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indeed she can then but perform half her vow: for she may love and obey but she cannot cherish, serve and keep him with that true duty which is ever expected.'
Markham is rarely so dogmatic. For the sake of the marriage tie it is as well, perhaps, that the opinion is not generally held.
To return to Gervase the poet. From what authoritative anthology of prose-poems (as the jargon runs) could this recipe for the compounding of an excellent sallet be omitted ?—
'Take a good quantity of blancht almonds, and with your shredding knife cut them grossly; then take as many raisins of the sun clean washt, and the stones pickt out, as many figs shred like the almonds, as many capers, twice so many olives, and as many currants as of all the rest, clean washt, a good handfull of the small tender leaves of red sage and spinage; mixe all these well together with good store of sugar, and lay them in the bottome of a great dish; then put unto them vinegar and oyl, and scrape more sugar over all; then take oranges and lemmons, and paring away the outward pills, cut them into thin slices, then with those slices cover the sallet all over, which done, take the fine thin leaf of the red cole flower, and with them cover the oranges and lemmons all over; then over those red leaves, lay another course of old olives, and the slices of well pickled cucumbers, together with the very inward heart of cabbage-lettuce cut into slices; then adorn the sides of the dish, and the top of the sallet, with more slices of lemmons and oranges, and so serve it up.'
What comely phrases! Contrast them with the bald and unalluring directions to be found in a modern Enquire Within,' such a work as Markham would have edited, and you will see how the felicities of language have passed from daily life.
Alas! what have we not lost in our search for brevity and precision? Where now are the raisins of the sun,' where the 'very inward heart'? And the niggard accuracy of avoirdupois has taken the place of the generous (if vague) abundance indicated by 'pretty quantity' and 'good store.' None the less one looks upon 'Enquire Within' as a valuable book. From a hasty survey I gather that much of the happiness of the English husband is dependent upon it.
Markham's March-pane recipe is another lyric:
'To make the best March-pane, take the best Jordan Almonds, and blanch them in warm water, then put them into a stone mortar, and with a wooden pestle beat them to pap, then take of the finest refined sugar well searst, and with it Damask Rose
water, beat it to a good stiff paste, allowing almost to every Jordan Almond three spoonfulls of sugar, then when it is brought thus to a paste, lay it upon a fair Table, and strewing searst sugar under it, mould it like leven, then with a rowling-pin rowl it forth, and lay it upon wafers washed with Rose Water; then pinch it about the sides, and put it into what form you please; then strew searst sugar all over it, which done, wash it over with Rose water and sugar mixt together, for that will make the Ice; then adorn it with comfits, guilding, or whatsoever devices you please, and so set it into a hot stove, and there bake crispy, and serve it forth.'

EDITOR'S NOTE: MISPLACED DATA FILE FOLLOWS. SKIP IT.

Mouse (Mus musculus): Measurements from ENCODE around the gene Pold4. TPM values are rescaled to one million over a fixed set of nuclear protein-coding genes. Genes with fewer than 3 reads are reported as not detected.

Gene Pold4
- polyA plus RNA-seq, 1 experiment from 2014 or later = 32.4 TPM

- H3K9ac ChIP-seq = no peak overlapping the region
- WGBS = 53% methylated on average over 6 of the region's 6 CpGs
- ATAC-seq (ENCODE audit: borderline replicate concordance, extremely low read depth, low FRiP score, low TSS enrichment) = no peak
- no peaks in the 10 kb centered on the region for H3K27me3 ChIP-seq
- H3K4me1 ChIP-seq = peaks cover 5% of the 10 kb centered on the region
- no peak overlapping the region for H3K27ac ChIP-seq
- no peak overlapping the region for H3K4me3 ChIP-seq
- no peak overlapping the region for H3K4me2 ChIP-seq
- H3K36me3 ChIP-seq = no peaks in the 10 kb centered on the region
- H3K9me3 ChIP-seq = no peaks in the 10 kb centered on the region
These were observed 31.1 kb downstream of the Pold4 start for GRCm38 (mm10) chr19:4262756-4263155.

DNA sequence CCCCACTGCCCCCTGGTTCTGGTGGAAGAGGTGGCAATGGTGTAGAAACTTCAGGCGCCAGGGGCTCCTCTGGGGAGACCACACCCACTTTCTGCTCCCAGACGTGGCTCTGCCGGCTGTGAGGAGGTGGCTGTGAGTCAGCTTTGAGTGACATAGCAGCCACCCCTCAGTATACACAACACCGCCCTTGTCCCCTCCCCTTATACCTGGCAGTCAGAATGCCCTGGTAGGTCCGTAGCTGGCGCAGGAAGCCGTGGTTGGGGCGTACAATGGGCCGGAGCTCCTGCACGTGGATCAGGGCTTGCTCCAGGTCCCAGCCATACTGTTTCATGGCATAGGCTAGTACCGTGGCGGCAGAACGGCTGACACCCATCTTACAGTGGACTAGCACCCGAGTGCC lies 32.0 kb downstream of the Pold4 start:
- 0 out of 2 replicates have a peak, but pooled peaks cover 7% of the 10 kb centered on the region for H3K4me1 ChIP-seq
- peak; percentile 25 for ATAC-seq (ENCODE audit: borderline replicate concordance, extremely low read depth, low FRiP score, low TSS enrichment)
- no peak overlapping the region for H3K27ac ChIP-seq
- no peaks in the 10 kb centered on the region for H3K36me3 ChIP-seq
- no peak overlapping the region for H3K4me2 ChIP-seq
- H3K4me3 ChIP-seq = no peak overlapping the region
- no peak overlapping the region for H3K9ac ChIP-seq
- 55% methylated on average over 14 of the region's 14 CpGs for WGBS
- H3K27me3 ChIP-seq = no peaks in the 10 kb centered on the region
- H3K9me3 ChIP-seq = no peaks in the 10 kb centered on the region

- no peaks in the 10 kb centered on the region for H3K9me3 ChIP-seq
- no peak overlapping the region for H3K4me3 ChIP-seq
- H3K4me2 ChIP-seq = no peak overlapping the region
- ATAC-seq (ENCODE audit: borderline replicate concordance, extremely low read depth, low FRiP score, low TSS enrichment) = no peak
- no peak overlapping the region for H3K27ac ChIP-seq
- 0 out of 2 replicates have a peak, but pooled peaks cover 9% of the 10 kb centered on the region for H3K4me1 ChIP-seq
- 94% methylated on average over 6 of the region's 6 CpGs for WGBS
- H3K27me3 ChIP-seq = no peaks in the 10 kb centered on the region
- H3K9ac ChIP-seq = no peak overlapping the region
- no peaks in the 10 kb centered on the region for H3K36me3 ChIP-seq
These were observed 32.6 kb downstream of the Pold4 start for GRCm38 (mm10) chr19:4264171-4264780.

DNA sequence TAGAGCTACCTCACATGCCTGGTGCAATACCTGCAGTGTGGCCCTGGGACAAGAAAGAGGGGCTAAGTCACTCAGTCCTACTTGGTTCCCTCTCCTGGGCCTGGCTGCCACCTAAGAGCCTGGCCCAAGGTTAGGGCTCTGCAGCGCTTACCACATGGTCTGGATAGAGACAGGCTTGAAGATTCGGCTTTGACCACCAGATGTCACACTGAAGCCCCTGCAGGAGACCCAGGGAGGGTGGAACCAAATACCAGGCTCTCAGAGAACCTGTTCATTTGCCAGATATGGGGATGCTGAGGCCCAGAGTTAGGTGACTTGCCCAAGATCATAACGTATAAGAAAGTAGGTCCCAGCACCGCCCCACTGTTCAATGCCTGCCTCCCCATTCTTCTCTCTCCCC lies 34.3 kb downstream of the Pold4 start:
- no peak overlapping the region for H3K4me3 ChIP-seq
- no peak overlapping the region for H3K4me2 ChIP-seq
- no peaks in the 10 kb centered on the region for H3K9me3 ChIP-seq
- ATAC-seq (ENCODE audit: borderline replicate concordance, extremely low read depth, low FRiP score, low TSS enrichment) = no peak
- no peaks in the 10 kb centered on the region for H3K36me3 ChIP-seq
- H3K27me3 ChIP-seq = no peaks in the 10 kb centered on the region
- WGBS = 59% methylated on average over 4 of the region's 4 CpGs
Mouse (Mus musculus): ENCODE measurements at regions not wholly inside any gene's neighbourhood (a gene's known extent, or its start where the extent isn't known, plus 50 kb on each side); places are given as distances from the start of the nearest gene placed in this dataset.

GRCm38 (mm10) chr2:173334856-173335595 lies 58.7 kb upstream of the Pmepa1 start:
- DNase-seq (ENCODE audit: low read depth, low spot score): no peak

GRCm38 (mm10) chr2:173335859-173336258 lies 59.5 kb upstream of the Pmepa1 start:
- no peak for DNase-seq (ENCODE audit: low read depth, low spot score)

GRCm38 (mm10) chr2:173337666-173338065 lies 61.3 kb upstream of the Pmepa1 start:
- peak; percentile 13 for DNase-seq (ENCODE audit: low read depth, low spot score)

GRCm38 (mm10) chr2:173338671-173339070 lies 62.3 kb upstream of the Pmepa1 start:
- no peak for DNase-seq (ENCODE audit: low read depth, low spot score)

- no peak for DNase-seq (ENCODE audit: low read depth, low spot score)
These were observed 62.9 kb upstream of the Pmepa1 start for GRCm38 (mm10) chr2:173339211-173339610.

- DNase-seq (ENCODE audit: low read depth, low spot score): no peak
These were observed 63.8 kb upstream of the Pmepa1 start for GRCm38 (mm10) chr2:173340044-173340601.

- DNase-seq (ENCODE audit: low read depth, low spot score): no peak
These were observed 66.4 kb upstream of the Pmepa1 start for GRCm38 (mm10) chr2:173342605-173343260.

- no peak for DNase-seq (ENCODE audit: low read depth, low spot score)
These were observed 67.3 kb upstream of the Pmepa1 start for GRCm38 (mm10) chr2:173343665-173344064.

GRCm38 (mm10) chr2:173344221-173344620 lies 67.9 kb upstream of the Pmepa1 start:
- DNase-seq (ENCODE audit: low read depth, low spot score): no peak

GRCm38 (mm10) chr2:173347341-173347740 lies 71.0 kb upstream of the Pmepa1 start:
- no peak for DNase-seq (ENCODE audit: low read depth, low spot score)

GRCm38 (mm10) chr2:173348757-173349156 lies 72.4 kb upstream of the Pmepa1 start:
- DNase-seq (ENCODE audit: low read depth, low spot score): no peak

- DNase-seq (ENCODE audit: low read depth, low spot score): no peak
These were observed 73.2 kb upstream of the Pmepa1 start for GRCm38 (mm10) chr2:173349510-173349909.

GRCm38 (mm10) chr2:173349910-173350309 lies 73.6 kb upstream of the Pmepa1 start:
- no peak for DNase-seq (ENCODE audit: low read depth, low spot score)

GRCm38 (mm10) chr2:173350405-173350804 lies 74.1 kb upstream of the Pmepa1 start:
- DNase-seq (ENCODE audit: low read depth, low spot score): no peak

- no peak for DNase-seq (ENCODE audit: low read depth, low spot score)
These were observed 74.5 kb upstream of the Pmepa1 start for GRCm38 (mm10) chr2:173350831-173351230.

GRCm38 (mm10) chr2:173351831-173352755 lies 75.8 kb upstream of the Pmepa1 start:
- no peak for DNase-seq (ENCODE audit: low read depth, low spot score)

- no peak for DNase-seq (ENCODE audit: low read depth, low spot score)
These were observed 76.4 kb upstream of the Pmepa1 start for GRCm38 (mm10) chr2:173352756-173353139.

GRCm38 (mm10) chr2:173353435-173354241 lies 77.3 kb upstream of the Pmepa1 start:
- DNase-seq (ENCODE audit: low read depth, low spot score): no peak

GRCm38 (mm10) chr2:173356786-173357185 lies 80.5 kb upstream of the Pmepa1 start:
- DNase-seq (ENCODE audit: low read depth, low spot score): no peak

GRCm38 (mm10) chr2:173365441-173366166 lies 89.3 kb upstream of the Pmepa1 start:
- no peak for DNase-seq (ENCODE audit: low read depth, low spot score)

'To make sweet water of the best kind,' he directs elsewhere, 'take a thousand Damask roses.' A thousand damask roses! What opulence! And what a picture it calls up! The English housewife in her white sleeves, her keys at her side; the sunny morning-room; the mass of wine-dark petals on the table; laughing children running in from the rosary bringing more, more! Opulence is indeed the note under Markham's régime. Mother Earth is called upon to squander her vegetable riches; fragrant, spreading gardens are deplenished to assist the flavour of a single dish. And all is legitimate, all in due order; there is no violence, no distortion, as among Roman caterers and (shall one add?) the superfine caterers of to-day? Gervase Markham could not have been less shocked at a plate of nightingales' tongues than the poet Keats himself.
See what roots and fruits went to the perfection of the best Marrow-bone Pye:
'After you have mixt the crusts of the best sort for pasts, and raised the coffin in such a manner as you please; you shall first in the bottome thereof lay a course of marrow of beef, mixt with currants; then upon it a lay of the soals of artichokes, after they have been boyled and are divided from the thistle; then cover them with marrow, currants, and great raisins, the stones pickt out; then lay a course of potatoes cut in thick slices, after they have been boyled soft, and are clean pilled; then cover them with marrow, currants, great raisins, sugar, and cinnamon; then lay a layer of candied eringo roots mixt very thick with the slices of dates; then cover it with marrow, currants, great raisins, sugar, cinnamon, and dates, with a few Damask prunes, and so bake it; and after it is bak't, pour into it, as long as it will receive it, white wine, rosewater, sugar, and cinnamon and vinegar mixt together, and candy all the cover with rosewater and sugar only, and so set it into the oven a little, and serve it forth,'
Of that dish, despite the marrow-bone basis, a vegetarian might partake without sin.
Not only in the composition of each dish is this opulence to be found, but in the multitude and variety of them on the table. Gervase Markham's instructions to the docile housewife on the ordering of a royal feast may be left where they are, but the following counsel, being addressed to any Good man,' demands publicity: